It'll be amusing to see what justifications certain parties begin to churn out when he starts a Soviet style cracking down on dissent; the whole political opposition / artists / minorities routine that become the victims of these type of regimes. The same people who cheered when the military coup was crushed last year will be wringing their hands in disbelief, asking why nobody is helping those oppressed Turks. Give it another 7 or so years.

what do you mean start I thought he had already soon flavour last year by murdering dissenting army generals, journalists etc calling mobs to put down the soldiers 

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Ranjeet01    1,089
4 hours ago, MisterrSingh said:

It'll be amusing to see what justifications certain parties begin to churn out when he starts a Soviet style cracking down on dissent; the whole political opposition / artists / minorities routine that become the victims of these type of regimes. The same people who cheered when the military coup was crushed last year will be wringing their hands in disbelief, asking why nobody is helping those oppressed Turks. Give it another 7 or so years.

The urban/coastal Turks are the ones who tend to be anti-Erdogan.

Most of his support comes from the Anatolian heartlands. They are the more conservative religious types and would definitely be the ones cheering him on.

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MisterrSingh    2,802
23 minutes ago, Ranjeet01 said:

The urban/coastal Turks are the ones who tend to be anti-Erdogan.

Most of his support comes from the Anatolian heartlands. They are the more conservative religious types and would definitely be the ones cheering him on.

 

2 hours ago, jkvlondon said:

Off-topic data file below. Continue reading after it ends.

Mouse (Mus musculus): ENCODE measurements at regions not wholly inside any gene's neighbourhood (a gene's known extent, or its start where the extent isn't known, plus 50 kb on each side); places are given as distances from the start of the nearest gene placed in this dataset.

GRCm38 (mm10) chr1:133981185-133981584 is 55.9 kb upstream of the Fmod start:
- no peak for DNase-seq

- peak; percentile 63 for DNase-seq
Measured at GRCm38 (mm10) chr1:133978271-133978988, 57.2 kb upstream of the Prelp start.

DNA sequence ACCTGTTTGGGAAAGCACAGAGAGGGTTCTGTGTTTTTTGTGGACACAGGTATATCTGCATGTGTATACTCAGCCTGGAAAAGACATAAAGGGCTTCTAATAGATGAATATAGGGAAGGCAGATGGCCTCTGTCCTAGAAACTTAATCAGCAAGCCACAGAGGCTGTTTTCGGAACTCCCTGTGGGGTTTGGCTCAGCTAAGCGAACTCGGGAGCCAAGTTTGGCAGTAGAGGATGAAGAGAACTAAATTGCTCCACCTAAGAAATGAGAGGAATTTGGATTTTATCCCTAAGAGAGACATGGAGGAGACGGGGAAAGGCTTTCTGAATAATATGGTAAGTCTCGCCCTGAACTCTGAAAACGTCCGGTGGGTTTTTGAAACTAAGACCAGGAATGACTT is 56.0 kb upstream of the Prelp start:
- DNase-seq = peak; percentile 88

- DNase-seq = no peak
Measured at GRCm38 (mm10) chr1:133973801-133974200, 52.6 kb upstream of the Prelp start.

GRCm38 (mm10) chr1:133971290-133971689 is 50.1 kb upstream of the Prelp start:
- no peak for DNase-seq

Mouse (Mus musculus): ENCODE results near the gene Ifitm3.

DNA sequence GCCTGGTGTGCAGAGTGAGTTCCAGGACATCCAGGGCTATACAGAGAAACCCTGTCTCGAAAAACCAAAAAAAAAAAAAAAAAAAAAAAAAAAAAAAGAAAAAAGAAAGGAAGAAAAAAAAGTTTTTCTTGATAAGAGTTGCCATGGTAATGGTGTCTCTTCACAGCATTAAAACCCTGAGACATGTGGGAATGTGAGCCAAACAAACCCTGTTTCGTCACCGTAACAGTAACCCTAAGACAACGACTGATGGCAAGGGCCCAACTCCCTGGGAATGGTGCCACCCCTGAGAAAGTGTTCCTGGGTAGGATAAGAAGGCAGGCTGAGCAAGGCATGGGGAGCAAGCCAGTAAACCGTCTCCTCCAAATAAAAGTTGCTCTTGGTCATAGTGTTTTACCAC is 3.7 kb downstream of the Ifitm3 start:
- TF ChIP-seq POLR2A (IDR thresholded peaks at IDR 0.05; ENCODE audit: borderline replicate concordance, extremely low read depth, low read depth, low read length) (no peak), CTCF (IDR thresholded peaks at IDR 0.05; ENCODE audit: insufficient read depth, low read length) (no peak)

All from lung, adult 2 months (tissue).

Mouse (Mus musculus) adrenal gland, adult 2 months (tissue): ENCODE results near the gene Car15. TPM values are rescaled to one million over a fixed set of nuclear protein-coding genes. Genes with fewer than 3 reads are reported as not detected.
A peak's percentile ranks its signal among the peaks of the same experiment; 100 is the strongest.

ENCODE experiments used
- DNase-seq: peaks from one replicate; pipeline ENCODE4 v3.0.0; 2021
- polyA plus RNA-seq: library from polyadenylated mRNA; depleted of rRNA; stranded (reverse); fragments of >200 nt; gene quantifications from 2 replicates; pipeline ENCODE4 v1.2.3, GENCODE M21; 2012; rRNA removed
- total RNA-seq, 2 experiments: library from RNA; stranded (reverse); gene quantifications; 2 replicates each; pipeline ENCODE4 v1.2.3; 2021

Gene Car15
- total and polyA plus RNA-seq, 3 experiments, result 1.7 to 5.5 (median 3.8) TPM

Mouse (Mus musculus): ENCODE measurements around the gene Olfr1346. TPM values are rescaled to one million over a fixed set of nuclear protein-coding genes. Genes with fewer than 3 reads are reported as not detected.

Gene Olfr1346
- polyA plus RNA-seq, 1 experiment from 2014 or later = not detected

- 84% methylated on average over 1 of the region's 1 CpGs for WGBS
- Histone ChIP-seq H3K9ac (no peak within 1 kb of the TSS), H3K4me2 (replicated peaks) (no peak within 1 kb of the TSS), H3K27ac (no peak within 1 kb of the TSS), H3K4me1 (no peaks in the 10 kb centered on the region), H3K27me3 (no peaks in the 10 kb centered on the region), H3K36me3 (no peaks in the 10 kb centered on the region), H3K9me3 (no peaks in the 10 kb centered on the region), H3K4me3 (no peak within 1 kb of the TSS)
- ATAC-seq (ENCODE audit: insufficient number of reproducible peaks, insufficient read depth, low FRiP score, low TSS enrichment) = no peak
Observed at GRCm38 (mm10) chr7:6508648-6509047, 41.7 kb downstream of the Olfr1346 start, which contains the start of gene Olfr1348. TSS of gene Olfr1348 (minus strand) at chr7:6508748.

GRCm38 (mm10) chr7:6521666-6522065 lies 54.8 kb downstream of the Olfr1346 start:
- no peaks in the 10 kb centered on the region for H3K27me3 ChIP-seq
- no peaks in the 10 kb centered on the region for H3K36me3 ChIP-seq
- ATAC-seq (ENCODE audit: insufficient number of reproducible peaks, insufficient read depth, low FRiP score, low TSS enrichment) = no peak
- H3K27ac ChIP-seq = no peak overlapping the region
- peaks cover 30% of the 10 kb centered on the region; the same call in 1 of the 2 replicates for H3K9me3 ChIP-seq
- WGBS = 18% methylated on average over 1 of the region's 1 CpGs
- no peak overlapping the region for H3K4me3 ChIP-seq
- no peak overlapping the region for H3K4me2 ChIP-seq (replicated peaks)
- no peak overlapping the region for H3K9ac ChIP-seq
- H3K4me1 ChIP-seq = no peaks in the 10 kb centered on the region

what do you mean start I thought he had already soon flavour last year by murdering dissenting army generals, journalists etc calling mobs to put down the soldiers 

I meant those who are reluctant to criticise him in the West; certain media outlets and newspapers of a particular ideological bent, who are hedging their bets afraid that any condemnation of Erdogan and his policies might be considered to be Islamophobic. When the so-called coup of last July was eliminated, the barely contained joy amongst the liberal press in Europe was embarrassing to behold. Anyone with two brain cells could see it was one big stitch-up, yet only now when those few within the country itself have begun to reach out and say, "Maybe Erdogan isn't doing the best thing for Turkey" is there a sense of acknowledging the very thing these idiots refused to see last year.

Erdogan didn't even win the support of the three main cities in Turkey, mostly, as others have mentioned, due to the generally metropolitan outlook of their citizens. Gradually as he begins to consolidate power and tighten his grip on the country, those voices of dissent within the country will get louder. This won't end well for Turkey. Long term there are going to be huge problems, and if there is a violent lurch towards outright Islamism, it's only a matter of time until America will wade in, even if it won't be until another 15 or so years. I just feel sympathy for the Kurds. They're going to be targeted in a big way by Erdogan, and nobody is going to come to their aid.